I write this from Ferguson, Missouri, the place where all of the racially charged friction began. I am here for a conference being held in a large convention center, attached to a massive Embassy Hotel, with beautiful inside waterfalls and wishing pools where you can throw coins in, and with well-dressed attendants.
But of course, that’s not why Ferguson is famous. It’s the protests, beginning with the tragic death of Mike Brown after an altercation with a police officer, and the looting and riots following.
I have travelled to 45 states in the nation in my 17 years of life with my preacher father, and in that time I have seen both Americas. I have been with multi-millionaires, and have walked streets where people were begging for food. In California, I once met a man, who was so poor he could not even afford a bar of soap, which he was walking the streets begging for. I recall, as I, after finding one and chasing him down to give it to him, and seeing the joy in his eyes, thinking about how this man, (who was a black gentleman) didn’t care or even probably know about political parties. He had no idea what great economic forces had forced him out work, all he was looking for was a bar of soap so he could take a bath.
In Kansas City, another man was playing a lute and sitting in a park, hoping for a dime. I asked him to play Concerning Hobbits. I then asked him if he had a home. He’d had one until 2008, when, he said, for some reason he didn’t understand, he’d lost it. After that he’d lost his job.
Of course, I knew what had happened in 2008, about the Subprime Mortgage Crises, but all he knew was he had lost his home. It’s hard to rationalize about the rise and fall of markets when the market falls on you.
There really are two Americas. And from Colorado to Main I have seen them well defined. One of rich to middle class that understands what is happening, but since life is basically good, food is on the table, and the kids can go to college, they don’t have to worry too much.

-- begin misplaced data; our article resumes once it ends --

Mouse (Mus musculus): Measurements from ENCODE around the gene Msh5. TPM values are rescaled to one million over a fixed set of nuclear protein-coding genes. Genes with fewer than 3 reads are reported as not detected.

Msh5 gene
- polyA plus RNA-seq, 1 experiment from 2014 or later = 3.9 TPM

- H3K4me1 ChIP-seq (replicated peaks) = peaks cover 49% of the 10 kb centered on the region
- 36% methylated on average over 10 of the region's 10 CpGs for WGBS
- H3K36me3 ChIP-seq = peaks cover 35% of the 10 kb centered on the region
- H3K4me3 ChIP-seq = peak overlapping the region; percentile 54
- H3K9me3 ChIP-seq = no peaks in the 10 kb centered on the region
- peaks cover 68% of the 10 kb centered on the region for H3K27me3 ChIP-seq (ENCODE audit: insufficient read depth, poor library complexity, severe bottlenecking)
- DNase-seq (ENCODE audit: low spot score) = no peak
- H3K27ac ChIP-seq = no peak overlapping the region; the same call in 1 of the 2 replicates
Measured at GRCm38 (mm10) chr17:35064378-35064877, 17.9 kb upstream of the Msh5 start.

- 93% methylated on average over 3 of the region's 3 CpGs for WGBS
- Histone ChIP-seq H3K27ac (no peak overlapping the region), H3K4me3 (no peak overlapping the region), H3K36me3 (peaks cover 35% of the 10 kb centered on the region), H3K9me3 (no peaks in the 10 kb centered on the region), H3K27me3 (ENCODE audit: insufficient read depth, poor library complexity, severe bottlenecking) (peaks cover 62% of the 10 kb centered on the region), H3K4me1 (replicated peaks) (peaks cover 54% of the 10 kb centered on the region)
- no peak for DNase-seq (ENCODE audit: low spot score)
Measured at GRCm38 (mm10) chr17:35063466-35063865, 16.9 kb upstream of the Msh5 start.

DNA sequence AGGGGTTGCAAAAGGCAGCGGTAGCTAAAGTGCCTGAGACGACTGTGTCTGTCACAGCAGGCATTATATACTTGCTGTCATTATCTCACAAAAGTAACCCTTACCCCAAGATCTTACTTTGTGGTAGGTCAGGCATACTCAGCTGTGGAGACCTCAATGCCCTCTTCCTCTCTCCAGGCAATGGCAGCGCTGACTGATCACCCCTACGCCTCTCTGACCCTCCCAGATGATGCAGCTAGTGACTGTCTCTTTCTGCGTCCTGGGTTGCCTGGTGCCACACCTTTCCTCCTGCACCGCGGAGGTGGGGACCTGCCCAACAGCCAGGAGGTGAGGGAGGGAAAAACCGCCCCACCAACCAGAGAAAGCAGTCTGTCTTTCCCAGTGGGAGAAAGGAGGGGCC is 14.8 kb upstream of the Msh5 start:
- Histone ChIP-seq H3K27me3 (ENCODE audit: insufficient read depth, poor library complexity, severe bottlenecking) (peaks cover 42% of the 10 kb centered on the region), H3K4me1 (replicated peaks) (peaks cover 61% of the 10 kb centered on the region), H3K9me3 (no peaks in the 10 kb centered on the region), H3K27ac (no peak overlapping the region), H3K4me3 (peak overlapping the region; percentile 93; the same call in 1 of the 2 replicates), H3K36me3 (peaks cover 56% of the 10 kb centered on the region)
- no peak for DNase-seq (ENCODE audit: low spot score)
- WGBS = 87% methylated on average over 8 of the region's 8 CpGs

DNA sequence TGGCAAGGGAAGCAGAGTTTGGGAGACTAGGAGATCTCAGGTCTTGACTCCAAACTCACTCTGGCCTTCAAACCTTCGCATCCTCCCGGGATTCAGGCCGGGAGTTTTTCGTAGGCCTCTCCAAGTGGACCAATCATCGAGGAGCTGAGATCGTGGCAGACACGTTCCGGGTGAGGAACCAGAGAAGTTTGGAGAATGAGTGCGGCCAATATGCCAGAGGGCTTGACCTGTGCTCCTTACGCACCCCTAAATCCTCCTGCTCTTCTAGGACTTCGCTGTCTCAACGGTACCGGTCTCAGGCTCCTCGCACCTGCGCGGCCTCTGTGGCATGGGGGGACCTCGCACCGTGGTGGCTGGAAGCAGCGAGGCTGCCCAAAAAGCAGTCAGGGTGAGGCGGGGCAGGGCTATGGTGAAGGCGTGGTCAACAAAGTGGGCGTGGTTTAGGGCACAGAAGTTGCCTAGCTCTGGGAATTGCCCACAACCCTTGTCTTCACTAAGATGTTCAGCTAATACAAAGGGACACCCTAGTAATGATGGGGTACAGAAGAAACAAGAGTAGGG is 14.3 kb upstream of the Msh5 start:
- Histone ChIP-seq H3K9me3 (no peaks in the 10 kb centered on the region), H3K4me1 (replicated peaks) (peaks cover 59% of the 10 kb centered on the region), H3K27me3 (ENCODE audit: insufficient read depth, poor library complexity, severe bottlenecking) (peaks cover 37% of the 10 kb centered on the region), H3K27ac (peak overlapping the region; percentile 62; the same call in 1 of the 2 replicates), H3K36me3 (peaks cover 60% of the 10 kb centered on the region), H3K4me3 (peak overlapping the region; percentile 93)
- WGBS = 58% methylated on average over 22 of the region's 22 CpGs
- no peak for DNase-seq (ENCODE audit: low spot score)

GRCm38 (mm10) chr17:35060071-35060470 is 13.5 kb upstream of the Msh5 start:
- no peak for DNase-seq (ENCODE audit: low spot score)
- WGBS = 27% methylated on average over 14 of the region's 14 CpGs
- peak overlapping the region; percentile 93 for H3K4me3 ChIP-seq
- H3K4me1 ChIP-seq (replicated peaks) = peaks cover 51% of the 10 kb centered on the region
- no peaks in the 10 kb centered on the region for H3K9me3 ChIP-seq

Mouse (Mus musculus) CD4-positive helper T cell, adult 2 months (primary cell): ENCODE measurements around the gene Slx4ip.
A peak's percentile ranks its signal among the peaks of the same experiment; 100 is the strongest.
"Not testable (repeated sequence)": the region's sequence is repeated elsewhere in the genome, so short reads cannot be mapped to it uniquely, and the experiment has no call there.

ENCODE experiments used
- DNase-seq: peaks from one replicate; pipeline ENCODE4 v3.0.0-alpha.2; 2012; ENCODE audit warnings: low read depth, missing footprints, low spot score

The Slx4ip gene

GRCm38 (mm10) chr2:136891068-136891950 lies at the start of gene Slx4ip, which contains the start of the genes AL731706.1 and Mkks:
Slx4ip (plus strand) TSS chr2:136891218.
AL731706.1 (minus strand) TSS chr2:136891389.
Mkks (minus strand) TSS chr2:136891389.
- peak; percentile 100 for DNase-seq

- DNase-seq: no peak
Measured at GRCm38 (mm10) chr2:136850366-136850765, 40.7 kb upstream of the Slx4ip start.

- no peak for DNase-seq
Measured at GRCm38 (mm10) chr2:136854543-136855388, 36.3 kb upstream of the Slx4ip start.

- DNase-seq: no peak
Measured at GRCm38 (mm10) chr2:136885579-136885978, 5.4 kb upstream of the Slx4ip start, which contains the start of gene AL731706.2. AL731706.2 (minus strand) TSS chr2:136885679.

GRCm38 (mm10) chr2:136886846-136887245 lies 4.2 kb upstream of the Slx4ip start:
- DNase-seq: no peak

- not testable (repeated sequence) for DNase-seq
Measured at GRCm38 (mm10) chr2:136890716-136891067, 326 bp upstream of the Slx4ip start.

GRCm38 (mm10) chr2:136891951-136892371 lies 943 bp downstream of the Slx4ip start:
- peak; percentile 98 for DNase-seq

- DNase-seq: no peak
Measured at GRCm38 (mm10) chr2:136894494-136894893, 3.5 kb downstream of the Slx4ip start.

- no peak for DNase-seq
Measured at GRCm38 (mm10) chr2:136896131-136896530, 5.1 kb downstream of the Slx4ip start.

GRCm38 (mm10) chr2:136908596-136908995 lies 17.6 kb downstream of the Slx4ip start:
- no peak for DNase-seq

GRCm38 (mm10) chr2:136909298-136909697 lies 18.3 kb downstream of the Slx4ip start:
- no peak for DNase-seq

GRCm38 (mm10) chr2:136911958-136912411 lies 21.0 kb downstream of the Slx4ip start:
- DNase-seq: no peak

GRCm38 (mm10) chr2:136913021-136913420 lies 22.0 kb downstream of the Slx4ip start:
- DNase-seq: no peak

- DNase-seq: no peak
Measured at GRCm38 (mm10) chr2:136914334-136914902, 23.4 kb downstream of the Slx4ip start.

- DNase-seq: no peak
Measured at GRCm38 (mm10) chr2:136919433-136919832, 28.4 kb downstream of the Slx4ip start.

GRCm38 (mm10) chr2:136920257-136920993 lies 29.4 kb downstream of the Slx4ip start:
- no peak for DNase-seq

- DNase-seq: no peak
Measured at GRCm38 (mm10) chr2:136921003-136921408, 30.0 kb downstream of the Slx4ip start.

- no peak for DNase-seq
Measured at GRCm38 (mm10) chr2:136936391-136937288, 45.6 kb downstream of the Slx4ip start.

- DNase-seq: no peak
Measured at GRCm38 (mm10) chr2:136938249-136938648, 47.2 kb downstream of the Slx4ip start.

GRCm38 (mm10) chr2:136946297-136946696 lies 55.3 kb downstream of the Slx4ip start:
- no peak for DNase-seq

But there is the Other America that is so infamous; those that just barely live from paycheck to paycheck or the ones that don’t even have one.
Riots, like we have seen in Ferguson, and are seeing in Baltimore, although horrible and inexcusable, are understandable some ways, if we look at them through the view of those at the bottom, through the lens of those who don’t know why, only what. They don’t know why the jobs and schooling and safety aren’t there, but they know it’s not, and to their eyes no one is doing anything about it. And when, at least in appearance, and sometimes in fact, the very ones who are supposed to protect them resort to excessive violence, the anger wells up.
As we have seen in Baltimore and Ferguson, protests began peacefully, but like so many movements, it is not far from discontent and anger to violence, and it only takes a few exploitative thugs to set things off.
It’s not a racial issue; it’s an issue of the Other America. The America that is beneath the radar, the ones without special interest groups in Washington, the ones for whom few people stand up.
I’m a high school kid. I don’t have the answers to poverty; I don’t know how we’ll fix all of this. But I do know that the problems are real, we can’t push them aside. And I do know that a house divided against itself cannot stand. America is divided into two parts; and the divide is getting bigger, and often times neither side understands the other. Until we can unite, and make it no longer us and them, but just us, until we realize that it’s just us Americans here and we’re all in this together, that one group’s problems are all of our problems, we can’t fix this. But when we do realize it, we can start to.
Andrew C. Abbott